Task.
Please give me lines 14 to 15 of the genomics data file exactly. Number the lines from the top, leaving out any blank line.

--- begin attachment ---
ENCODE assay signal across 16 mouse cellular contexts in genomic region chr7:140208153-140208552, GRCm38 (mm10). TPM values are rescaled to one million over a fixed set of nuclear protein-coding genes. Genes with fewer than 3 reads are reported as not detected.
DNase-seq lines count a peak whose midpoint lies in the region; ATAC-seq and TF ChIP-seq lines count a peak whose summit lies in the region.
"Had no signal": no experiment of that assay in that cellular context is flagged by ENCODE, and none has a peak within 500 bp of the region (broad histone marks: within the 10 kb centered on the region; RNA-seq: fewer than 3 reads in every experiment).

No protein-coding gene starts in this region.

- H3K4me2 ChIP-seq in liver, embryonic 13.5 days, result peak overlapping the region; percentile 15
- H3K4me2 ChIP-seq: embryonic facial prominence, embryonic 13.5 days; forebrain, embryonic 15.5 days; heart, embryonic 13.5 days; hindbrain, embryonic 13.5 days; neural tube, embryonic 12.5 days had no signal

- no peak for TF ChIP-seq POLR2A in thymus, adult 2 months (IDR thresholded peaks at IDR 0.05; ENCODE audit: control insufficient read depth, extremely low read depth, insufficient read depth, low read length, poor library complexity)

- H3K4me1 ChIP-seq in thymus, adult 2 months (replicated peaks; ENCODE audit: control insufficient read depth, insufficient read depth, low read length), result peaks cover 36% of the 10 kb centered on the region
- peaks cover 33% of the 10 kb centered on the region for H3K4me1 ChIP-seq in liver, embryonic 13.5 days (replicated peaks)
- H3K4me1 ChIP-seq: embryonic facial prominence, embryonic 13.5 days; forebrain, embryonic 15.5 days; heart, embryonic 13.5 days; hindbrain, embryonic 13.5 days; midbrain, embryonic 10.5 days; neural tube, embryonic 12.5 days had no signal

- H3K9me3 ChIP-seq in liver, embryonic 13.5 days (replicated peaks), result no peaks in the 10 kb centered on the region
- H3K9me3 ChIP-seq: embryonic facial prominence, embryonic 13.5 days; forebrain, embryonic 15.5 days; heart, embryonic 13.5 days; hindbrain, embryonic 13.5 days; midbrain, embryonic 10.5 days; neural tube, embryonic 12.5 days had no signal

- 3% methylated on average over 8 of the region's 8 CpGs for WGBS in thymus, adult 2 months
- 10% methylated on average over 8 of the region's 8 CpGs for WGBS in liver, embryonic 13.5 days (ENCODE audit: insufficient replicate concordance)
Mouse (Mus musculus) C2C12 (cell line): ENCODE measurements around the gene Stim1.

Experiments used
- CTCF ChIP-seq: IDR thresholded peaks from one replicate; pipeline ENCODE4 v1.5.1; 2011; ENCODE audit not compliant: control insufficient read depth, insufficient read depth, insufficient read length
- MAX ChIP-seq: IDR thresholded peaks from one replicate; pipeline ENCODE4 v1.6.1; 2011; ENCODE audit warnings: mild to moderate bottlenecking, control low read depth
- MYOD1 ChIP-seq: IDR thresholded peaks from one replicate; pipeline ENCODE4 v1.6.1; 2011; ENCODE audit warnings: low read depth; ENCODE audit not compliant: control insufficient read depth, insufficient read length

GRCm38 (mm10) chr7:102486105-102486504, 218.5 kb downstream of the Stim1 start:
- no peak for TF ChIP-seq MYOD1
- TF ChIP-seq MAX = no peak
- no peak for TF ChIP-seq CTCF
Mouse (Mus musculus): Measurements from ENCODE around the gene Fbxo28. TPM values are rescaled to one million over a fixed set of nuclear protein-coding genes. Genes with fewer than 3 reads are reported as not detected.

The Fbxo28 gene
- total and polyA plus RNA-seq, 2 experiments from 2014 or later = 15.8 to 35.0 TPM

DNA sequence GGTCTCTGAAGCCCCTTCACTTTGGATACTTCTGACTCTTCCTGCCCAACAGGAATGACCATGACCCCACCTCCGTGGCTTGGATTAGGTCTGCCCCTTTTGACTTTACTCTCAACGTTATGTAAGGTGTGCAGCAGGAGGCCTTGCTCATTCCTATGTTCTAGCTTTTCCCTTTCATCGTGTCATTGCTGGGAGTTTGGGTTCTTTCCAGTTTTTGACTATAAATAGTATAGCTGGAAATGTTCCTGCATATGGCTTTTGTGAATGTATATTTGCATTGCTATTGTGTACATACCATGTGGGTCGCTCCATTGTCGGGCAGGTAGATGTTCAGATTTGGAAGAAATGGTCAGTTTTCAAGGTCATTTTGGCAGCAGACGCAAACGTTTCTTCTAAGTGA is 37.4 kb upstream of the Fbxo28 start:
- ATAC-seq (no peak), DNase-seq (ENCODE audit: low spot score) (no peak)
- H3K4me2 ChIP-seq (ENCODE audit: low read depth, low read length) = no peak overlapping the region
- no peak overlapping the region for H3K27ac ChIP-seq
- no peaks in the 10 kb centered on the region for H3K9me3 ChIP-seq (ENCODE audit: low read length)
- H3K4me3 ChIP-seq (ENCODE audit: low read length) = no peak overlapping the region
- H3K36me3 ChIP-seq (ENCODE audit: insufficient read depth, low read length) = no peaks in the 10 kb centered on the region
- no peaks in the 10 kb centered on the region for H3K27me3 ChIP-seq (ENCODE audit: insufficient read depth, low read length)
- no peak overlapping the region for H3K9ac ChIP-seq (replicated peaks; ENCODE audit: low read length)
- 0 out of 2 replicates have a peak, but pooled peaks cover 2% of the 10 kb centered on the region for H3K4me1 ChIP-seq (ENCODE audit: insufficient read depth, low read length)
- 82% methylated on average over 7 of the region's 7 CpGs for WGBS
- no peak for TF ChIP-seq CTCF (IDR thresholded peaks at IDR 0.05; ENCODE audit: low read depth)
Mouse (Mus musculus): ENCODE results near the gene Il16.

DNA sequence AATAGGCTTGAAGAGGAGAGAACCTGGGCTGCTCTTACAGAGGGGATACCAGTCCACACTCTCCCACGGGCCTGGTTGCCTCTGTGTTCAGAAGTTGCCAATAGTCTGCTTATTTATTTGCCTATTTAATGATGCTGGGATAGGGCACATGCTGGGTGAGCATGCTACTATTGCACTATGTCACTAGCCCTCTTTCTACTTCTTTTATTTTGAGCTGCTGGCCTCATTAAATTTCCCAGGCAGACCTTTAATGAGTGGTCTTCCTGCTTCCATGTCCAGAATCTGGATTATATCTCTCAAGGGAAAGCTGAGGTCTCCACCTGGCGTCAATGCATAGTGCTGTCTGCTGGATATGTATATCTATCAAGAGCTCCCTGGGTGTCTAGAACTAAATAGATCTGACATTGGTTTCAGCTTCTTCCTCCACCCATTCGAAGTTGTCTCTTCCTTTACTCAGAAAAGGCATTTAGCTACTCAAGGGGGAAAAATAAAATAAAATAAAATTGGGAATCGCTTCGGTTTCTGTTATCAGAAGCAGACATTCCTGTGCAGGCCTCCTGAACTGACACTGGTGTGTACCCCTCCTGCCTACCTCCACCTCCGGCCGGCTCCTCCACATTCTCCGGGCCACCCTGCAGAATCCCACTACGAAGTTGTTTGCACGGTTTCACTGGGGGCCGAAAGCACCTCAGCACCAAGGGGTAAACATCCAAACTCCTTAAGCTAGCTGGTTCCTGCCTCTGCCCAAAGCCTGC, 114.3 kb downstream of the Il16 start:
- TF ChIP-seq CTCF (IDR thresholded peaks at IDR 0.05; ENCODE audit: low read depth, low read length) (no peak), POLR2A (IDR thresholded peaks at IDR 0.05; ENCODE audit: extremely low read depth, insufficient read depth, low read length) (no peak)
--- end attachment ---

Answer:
- 10% methylated on average over 8 of the region's 8 CpGs for WGBS in liver, embryonic 13.5 days (ENCODE audit: insufficient replicate concordance)
Mouse (Mus musculus) C2C12 (cell line): ENCODE measurements around the gene Stim1.